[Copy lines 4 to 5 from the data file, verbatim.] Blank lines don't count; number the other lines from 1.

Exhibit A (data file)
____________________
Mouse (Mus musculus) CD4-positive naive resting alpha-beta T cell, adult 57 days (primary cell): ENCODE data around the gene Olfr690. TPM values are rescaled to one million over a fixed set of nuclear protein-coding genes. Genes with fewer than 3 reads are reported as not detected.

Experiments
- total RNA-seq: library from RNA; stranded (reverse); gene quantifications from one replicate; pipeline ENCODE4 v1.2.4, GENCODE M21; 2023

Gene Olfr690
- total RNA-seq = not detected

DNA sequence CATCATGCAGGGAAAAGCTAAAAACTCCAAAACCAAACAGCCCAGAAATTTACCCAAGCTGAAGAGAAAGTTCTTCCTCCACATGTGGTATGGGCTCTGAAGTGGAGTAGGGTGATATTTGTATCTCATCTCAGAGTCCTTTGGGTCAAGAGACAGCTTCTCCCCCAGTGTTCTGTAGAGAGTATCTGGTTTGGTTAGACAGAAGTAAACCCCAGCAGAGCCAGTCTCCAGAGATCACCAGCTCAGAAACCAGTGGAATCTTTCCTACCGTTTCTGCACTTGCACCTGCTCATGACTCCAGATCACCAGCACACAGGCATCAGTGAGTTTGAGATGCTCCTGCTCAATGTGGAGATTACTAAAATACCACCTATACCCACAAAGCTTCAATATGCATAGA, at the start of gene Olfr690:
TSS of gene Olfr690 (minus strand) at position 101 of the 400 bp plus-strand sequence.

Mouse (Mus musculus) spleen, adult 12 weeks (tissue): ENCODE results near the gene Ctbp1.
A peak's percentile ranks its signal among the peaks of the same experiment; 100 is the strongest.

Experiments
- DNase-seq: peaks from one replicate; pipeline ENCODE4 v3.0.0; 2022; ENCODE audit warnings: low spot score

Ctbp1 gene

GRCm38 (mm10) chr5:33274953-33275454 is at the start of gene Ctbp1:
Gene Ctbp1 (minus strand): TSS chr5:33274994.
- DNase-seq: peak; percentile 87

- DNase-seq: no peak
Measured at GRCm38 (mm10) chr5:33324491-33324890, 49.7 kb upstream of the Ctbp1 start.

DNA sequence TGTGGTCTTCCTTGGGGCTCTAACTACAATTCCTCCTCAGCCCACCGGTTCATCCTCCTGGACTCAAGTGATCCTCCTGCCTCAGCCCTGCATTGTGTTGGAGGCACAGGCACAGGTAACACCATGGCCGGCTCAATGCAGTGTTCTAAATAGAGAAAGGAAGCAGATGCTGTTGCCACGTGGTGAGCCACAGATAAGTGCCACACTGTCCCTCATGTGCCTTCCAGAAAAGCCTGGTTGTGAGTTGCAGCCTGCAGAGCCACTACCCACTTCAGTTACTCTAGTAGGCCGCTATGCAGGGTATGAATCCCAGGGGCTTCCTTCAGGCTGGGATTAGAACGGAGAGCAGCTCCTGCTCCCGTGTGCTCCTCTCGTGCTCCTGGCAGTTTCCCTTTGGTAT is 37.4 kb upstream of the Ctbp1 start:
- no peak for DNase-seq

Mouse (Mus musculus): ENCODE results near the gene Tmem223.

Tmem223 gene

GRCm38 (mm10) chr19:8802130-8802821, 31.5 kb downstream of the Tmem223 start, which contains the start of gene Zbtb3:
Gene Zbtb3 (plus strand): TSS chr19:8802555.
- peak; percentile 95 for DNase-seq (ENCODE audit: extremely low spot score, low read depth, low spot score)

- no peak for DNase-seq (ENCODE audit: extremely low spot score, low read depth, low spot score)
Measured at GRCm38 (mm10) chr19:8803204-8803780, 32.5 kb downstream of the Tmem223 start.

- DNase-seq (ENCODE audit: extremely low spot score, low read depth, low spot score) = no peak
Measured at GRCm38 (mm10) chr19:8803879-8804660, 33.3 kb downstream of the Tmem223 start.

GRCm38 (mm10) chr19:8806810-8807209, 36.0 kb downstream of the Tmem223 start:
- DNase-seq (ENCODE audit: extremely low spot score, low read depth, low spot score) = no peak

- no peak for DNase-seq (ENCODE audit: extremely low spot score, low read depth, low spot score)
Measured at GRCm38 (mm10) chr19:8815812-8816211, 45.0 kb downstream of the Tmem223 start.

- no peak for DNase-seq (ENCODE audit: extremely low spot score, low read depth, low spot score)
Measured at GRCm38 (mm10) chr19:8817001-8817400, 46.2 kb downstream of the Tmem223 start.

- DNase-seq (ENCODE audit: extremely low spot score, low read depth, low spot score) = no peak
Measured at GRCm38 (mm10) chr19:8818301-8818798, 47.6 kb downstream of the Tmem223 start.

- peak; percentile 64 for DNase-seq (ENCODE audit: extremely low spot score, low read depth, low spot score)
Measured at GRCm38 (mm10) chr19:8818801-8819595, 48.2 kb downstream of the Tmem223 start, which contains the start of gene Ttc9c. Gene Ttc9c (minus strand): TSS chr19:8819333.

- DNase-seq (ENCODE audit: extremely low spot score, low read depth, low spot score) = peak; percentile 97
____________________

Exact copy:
Gene Olfr690
- total RNA-seq = not detected